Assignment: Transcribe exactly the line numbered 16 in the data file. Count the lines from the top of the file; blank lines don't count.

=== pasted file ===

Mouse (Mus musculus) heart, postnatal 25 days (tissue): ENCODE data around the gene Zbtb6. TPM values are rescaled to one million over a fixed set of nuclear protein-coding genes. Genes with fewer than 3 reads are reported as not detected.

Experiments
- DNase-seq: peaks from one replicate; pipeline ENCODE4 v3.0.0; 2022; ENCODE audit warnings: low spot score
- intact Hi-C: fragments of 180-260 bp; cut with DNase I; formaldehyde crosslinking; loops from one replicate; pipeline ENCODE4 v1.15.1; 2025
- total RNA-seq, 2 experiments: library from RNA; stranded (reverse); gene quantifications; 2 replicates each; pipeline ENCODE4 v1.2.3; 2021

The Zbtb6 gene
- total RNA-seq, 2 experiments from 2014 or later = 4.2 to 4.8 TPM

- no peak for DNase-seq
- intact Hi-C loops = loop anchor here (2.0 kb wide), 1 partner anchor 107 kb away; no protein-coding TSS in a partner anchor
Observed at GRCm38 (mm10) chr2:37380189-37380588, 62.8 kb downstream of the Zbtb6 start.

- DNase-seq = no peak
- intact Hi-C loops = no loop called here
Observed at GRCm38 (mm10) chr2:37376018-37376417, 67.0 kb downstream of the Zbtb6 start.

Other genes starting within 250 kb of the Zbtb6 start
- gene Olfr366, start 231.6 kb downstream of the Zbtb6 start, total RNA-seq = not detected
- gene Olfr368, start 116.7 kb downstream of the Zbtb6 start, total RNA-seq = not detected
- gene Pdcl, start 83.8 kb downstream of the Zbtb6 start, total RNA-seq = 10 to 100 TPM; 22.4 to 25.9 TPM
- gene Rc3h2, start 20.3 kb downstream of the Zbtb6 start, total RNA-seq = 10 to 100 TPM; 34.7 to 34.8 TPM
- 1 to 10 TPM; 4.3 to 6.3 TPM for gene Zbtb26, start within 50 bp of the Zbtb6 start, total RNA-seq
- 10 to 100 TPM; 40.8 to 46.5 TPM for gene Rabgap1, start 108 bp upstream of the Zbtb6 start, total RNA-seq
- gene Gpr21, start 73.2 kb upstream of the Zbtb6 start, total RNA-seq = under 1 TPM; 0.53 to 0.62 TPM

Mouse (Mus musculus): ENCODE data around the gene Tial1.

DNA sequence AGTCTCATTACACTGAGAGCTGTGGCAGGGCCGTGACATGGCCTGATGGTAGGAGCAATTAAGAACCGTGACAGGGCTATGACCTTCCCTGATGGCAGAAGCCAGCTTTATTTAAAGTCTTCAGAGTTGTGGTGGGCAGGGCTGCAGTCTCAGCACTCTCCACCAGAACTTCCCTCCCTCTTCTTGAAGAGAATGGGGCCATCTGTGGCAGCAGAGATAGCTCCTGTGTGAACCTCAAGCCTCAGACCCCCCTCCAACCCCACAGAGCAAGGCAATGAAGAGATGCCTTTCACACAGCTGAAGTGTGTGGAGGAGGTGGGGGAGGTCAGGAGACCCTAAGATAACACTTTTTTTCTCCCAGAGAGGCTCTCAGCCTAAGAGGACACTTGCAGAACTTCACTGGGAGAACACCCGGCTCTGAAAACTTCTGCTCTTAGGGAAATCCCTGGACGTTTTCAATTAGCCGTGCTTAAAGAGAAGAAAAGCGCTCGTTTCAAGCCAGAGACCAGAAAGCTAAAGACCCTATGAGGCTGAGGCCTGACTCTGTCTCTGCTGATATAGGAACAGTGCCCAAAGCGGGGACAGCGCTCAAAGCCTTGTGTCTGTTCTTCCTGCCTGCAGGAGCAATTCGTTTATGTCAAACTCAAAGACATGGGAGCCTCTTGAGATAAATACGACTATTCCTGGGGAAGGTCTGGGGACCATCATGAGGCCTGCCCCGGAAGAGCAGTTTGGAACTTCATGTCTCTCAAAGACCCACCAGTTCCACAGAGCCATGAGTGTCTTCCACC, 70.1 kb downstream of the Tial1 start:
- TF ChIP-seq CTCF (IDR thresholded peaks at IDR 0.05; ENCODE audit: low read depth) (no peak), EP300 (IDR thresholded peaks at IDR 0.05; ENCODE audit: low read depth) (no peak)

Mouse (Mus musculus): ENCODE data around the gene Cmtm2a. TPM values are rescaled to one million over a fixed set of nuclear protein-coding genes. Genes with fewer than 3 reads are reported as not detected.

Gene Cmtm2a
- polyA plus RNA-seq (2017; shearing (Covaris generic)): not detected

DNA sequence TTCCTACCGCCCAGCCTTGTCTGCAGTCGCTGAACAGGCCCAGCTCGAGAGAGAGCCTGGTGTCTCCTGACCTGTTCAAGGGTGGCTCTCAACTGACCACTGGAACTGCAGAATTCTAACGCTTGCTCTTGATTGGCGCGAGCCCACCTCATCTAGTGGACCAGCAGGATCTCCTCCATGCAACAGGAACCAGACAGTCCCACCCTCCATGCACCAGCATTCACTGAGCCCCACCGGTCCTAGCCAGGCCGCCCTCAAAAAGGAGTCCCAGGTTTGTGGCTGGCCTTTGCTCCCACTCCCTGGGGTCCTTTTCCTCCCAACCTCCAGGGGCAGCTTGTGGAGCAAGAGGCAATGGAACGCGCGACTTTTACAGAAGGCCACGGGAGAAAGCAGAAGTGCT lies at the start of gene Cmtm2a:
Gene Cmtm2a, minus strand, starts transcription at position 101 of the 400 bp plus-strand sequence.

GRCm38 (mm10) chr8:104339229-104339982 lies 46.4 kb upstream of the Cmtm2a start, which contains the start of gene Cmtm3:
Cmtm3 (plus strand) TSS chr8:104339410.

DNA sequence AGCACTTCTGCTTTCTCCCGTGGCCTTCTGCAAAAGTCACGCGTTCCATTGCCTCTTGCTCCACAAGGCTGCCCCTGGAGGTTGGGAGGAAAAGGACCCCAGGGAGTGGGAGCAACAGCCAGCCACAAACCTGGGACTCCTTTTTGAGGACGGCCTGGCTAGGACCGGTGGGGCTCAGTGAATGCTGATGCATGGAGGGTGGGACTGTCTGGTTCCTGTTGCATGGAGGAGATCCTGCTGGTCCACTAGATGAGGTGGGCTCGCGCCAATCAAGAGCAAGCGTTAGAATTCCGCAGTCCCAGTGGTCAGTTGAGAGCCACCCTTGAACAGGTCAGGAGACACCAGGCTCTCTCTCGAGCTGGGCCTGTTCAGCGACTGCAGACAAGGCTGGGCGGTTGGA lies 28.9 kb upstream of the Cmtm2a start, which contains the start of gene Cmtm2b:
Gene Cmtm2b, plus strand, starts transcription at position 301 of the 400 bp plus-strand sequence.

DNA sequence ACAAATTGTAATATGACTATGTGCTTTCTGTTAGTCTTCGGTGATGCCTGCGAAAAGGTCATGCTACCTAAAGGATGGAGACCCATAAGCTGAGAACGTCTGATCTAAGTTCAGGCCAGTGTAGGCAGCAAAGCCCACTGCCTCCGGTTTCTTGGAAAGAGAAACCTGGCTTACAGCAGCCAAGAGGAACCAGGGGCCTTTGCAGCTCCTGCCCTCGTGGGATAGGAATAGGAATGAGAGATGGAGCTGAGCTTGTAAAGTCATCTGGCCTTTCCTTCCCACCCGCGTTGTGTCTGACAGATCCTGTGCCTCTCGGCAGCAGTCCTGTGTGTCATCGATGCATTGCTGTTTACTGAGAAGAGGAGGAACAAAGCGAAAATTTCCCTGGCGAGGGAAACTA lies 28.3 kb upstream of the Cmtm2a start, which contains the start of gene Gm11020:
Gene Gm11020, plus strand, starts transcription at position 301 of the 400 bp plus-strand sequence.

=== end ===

- gene Olfr368, start 116.7 kb downstream of the Zbtb6 start, total RNA-seq = not detected